The difference between Liz and Caldicott, though, is that the former does not take either chauvinism or a lack of appreciation for her scientific prowess too personally; she continues to work at her best, in spite of the glass ceiling. Caldicott, on the other hand, is clearly bitter and frustrated with her lack of progress over a significant period of time and is consequentially hostile to both men and women alike.

It’s also great to see Jo herself, despite her unsuccessful O-levels in elementary school science, proving that you don’t need a super IQ to save the world. In Primord, Jo is a little intimidated by Liz’s scientific prowess but in Ghosts there is no one the Doctor trusts more to save the day – and the planet. Indeed, in a nod to Doctor Who serials of the modern era, Jo becomes literally and figuratively the most important person on Earth, even giving the antagonist the Doctor’s usual ultimatum of a last chance to stand down or suffer total defeat. To reinforce that she doesn’t have the Doctor’s near omnipotence, there’s a nice scene where she turns to UNIT’s original Osgood (from The Daemons) for advice.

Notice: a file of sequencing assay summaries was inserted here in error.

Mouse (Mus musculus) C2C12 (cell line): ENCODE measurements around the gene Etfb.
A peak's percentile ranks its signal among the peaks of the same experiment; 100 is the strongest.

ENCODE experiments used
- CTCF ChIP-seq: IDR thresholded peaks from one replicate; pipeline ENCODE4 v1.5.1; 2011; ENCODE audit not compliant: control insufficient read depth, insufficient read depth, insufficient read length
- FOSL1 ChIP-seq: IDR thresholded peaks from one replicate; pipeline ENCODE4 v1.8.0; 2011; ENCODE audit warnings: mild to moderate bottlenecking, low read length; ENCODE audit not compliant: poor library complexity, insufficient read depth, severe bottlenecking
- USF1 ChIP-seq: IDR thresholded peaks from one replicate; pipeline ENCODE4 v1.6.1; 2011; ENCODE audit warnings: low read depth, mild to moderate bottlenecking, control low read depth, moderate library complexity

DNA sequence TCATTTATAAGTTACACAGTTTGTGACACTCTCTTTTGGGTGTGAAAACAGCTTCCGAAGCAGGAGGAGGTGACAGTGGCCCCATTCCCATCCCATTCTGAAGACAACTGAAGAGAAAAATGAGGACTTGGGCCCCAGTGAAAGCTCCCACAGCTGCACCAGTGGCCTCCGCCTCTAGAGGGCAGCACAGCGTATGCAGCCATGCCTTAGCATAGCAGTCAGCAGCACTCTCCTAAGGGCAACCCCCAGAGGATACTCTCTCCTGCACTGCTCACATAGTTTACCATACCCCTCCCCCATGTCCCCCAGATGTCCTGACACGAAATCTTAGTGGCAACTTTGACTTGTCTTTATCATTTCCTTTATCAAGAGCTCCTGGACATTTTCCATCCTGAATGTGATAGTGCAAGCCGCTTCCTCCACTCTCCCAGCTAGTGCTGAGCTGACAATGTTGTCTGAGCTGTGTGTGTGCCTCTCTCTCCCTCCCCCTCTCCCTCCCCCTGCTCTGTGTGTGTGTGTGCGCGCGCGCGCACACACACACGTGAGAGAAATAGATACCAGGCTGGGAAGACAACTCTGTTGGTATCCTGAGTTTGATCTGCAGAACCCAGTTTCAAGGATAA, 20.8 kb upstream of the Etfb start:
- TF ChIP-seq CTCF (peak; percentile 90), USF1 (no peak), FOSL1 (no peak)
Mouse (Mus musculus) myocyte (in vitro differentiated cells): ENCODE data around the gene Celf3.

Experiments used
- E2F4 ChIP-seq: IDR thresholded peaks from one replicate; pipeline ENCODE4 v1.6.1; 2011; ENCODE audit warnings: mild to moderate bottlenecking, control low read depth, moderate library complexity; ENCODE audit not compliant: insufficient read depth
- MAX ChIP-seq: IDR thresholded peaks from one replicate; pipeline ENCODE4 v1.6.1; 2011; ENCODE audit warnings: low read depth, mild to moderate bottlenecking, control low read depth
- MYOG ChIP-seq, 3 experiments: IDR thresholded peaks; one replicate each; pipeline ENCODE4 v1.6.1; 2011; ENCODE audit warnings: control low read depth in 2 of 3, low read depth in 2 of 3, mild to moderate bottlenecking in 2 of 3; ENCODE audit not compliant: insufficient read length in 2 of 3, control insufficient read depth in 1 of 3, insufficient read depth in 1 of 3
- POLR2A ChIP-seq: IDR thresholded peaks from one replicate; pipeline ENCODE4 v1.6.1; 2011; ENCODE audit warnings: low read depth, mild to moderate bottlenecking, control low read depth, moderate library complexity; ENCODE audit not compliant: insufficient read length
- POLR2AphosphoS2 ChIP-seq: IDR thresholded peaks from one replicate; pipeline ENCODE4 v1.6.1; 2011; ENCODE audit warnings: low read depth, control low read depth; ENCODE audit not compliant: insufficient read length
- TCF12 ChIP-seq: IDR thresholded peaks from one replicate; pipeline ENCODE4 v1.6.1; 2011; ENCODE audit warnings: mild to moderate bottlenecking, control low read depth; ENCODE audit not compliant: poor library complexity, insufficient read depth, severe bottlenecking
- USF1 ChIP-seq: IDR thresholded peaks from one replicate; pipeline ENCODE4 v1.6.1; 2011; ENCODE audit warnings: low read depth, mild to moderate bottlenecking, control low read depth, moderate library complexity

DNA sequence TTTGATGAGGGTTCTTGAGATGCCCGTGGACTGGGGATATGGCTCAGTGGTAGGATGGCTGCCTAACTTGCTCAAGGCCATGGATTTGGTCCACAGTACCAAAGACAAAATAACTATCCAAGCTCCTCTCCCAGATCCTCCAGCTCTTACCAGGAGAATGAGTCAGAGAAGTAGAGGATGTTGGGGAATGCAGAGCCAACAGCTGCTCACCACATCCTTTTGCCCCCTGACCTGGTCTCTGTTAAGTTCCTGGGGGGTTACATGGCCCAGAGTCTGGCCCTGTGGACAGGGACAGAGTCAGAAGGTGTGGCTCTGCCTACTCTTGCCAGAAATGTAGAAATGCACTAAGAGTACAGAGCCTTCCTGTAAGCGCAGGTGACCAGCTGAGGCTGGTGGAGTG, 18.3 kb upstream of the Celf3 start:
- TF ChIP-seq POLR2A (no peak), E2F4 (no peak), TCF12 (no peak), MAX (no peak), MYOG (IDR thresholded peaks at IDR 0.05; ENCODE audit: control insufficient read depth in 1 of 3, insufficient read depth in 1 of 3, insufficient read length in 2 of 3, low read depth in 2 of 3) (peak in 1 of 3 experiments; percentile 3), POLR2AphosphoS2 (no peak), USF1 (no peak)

There are other nice little touches of continuity between the serials as well. Jo’s affection for dogs is referenced in both tales – the characters of Private Callahan (Joe Jameson) and Warren have four-legged friends. There’s even a joke in Ghosts about (to quote Culshaw’s Brigadier) “damn fool fire extinguishers” when UNIT’s finest are assaulted by one – they are also the “weapon of choice” in fighting the Primords. While Primord and The Scream of Ghosts can be enjoyed independently of the other, they feature “Easter eggs” that enhance the listening experience.

The Third Doctor Adventures Vol 5 is a highly pleasurable listening experience, and a good introduction for listeners (like me) that have until now eschewed this “continuation” of the Pertwee era. In all, this set of serials not only successfully recaptures the nostalgia of the Third Doctor’s tenure extremely well – both through the music and sound effects, and the exceptional performances of Pertwee’s, Courtney’s and John’s surrogates – it also highlights just how unforgiving, sexist and regressive the Seventies could be on matters of gender equality and diversity. To the BF production team’s credit, it tackles these issues without putting on the “rose-tinted spectacles” while maintaining the “feel” and atmosphere of the Pertwee era.






Doctor Who At The BFI - Planet of the Daleks & Q and A with Katy ManningBookmark and Share

Sunday, 16 June 2019 - Reviewed by Matt Tiley

CAN I JUST SAY THAT I WAS SAT IN THE SAME ROW AS KATY MANNING, AND TWO ROWS DOWN FROM FRANK SKINNER!?